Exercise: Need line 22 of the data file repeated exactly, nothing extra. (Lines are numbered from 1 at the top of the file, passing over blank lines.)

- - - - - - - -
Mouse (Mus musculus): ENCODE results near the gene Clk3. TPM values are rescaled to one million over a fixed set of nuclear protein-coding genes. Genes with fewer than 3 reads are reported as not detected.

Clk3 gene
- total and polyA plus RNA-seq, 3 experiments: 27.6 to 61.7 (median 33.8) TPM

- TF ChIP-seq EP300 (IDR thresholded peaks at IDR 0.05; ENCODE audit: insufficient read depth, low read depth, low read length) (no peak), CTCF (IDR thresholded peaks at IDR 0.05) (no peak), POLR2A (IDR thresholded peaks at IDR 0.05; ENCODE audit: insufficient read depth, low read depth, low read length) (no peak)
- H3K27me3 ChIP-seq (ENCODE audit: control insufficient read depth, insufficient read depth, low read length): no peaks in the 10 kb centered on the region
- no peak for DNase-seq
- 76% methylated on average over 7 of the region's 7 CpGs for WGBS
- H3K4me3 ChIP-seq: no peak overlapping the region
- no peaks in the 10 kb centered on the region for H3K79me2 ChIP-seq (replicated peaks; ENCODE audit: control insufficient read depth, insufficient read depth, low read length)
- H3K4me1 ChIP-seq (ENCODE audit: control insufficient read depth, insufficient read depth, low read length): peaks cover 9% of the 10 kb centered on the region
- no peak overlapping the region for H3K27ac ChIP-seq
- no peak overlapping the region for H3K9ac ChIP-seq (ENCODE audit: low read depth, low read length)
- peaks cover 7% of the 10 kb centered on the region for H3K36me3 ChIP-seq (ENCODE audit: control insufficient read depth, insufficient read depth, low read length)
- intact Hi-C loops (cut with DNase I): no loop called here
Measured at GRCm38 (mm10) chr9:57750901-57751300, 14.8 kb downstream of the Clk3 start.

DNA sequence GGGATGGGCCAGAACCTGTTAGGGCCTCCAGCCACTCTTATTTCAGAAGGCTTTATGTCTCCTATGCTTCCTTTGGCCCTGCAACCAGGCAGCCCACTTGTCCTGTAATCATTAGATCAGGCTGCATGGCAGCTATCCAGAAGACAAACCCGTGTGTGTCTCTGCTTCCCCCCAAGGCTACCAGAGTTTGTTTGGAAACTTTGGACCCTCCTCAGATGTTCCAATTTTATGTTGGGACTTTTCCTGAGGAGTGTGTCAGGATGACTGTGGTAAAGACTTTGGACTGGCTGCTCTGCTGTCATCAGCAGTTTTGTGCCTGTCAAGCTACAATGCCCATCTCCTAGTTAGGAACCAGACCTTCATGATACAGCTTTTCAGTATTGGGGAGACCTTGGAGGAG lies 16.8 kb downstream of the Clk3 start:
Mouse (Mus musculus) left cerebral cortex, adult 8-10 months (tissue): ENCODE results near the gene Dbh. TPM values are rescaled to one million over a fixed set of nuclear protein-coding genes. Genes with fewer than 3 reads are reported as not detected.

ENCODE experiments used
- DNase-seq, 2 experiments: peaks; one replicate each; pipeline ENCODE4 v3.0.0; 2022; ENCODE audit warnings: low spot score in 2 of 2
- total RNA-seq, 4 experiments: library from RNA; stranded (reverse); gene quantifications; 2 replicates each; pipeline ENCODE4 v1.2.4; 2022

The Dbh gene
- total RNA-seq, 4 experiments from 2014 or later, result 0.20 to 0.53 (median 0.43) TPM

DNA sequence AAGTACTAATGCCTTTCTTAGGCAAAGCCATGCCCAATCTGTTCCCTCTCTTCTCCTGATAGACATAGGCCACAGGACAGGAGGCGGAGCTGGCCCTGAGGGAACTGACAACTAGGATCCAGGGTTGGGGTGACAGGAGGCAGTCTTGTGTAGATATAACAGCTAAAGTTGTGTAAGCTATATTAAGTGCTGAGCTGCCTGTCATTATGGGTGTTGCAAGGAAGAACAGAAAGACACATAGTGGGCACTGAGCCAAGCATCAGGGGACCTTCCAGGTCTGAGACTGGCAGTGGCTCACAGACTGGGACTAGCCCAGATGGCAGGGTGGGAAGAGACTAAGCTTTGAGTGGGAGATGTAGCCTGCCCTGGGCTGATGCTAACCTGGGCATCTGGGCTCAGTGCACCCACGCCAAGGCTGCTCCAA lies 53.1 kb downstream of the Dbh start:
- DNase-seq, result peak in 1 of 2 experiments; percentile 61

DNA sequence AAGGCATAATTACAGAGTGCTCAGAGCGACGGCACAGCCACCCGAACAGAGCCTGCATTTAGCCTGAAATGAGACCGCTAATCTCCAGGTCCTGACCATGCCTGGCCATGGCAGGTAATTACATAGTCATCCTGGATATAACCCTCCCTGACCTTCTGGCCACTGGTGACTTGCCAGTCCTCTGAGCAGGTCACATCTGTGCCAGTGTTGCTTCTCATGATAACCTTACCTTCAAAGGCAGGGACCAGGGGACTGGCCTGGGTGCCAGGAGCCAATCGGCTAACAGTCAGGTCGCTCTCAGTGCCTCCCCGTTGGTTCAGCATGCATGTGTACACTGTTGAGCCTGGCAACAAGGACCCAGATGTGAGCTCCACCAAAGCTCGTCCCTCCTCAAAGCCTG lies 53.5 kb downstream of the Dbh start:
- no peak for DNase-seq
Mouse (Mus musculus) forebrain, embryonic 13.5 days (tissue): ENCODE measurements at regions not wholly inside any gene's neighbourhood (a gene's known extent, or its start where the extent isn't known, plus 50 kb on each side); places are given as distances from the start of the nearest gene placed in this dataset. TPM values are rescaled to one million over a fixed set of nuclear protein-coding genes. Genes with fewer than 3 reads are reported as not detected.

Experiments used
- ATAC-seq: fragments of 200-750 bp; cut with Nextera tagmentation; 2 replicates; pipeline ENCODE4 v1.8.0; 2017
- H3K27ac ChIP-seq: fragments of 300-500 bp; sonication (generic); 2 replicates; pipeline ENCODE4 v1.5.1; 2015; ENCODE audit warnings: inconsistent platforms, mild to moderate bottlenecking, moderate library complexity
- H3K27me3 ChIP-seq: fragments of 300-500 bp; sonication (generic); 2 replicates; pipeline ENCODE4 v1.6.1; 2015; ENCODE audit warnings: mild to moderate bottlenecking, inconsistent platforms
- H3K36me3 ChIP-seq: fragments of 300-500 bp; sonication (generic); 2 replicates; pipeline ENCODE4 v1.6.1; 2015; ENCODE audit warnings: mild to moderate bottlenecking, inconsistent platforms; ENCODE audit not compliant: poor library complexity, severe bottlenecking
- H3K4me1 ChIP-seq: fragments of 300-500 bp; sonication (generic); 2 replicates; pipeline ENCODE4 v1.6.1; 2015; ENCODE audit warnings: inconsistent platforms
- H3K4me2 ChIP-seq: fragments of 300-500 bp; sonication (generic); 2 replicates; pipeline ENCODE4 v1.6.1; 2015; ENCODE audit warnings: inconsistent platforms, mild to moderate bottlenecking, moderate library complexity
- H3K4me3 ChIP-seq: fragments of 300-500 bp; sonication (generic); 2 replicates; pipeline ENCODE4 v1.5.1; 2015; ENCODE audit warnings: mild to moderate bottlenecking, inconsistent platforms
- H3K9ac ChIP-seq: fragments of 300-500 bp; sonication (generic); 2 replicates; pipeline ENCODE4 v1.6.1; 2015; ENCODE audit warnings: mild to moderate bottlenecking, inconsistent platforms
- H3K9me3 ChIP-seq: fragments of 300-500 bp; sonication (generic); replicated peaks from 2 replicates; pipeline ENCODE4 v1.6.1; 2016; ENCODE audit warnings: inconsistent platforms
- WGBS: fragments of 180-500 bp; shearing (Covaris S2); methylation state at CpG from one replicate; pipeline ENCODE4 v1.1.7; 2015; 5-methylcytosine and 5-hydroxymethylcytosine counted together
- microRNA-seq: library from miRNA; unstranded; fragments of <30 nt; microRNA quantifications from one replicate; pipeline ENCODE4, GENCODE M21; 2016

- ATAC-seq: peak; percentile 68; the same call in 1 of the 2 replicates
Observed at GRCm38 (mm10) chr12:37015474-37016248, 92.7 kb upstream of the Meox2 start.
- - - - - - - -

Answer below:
- total RNA-seq, 4 experiments from 2014 or later, result 0.20 to 0.53 (median 0.43) TPM